Advertisement
  1. Life & Culture
  2. /
  3. History

Jack Harris celebrates 50 years on Tampa Bay radio airwaves

He’s had side gigs — television host, event MC and the recorded voice of Tampa International Airport. But radio has been his calling.
Longtime Tampa Bay radio personality, Jack Harris, 79, stands in the boneyard of retired radio vehicles at the iHeartMedia live broadcast station. He had just wrapped up the AM Tampa Bay radio show for NewsRadio 970 WFLA.
Longtime Tampa Bay radio personality, Jack Harris, 79, stands in the boneyard of retired radio vehicles at the iHeartMedia live broadcast station. He had just wrapped up the AM Tampa Bay radio show for NewsRadio 970 WFLA. [ DOUGLAS R. CLIFFORD | Times ]
Published Sep. 21, 2020

TAMPA — If not for a drunk disc jockey, Jack Harris might be a minister rather than one of the most recognized voices in the Tampa Bay area.

Just out of high school, Harris — who had a trained voice from time spent in a teen thespian group — was reading the news at noon for a radio station in Logan, West Virginia.

It was a summer job, meant to pass the time.

But when the evening host showed up drunk to work, Harris was asked to fill in.

Not long after, the DJ was fired and Harris became evening host for the rest of the summer.

“I had no real interest in radio before that,” Harris, 79, said. “That’s when I fell in love with it.”

Harris is celebrating an anniversary this month: September marks 50 years since he entered the Tampa Bay area’s radio market.

Hundreds of fans have celebrated Harris' achievement on his Facebook page.

“Tremendous Legacy!!” posted Jose Valiente, former chairman of the Greater Tampa Chamber of Commerce.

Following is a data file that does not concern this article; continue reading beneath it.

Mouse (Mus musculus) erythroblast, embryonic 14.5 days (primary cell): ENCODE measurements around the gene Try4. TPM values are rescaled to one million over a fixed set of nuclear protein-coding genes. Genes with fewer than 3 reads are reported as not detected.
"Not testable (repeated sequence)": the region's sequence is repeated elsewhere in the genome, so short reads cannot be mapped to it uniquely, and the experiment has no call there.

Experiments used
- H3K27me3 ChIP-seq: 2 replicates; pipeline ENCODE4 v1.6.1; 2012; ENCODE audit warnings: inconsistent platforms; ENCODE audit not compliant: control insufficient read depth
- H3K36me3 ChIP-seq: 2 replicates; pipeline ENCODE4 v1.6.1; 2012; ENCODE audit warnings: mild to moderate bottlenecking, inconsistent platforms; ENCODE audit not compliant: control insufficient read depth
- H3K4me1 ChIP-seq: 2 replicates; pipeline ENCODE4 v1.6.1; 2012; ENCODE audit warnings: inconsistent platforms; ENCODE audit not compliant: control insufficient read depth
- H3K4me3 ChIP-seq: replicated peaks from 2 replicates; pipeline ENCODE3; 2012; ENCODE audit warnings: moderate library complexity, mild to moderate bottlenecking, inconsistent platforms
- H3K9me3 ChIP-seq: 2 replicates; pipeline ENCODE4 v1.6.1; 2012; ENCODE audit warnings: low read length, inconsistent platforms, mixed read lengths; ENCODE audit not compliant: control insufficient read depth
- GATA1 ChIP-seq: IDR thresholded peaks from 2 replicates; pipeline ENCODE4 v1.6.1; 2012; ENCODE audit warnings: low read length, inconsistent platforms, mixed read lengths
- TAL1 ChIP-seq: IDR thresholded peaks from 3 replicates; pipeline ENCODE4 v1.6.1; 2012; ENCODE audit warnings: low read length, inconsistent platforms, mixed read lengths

“You’re a legend,” added Mike Calta of 102.5 The Bone.

Harris had side gigs — television host, commercial work, master of ceremonies at events and a few years as the recorded voice of the Tampa International Airport.

But radio has been his calling.

He has spun records, covered sports and hosted zany morning shows. He estimates 45 of his 50 years have been with NewsRadio 970 WFLA, including the last 27 hosting the morning talk program AM Tampa Bay.

“Fifty years doesn’t sound so strange,” Harris said. “But when you say five decades, it is weird. That’s a long time. But I have a lot of good memories.”

His favorite is the one that temporarily sent him away from the Tampa Bay market.

Jack Harris' satire "The Floridians (A Yankee's Opinion" was a national hit in the 1970s. The Tampa Bay Times illustration was part of an article on the commentary.
Jack Harris' satire "The Floridians (A Yankee's Opinion" was a national hit in the 1970s. The Tampa Bay Times illustration was part of an article on the commentary. [ Times (1974_ ]

In 1973, Canadian broadcaster Gordan Sinclair’s The Americans (A Canadian’s Opinion) was a popular radio commentary throughout the United States. With the Battle Hymn of the Republic playing in the background, Sinclair read a celebration of the United States' willingness to help other nations while facing crises alone.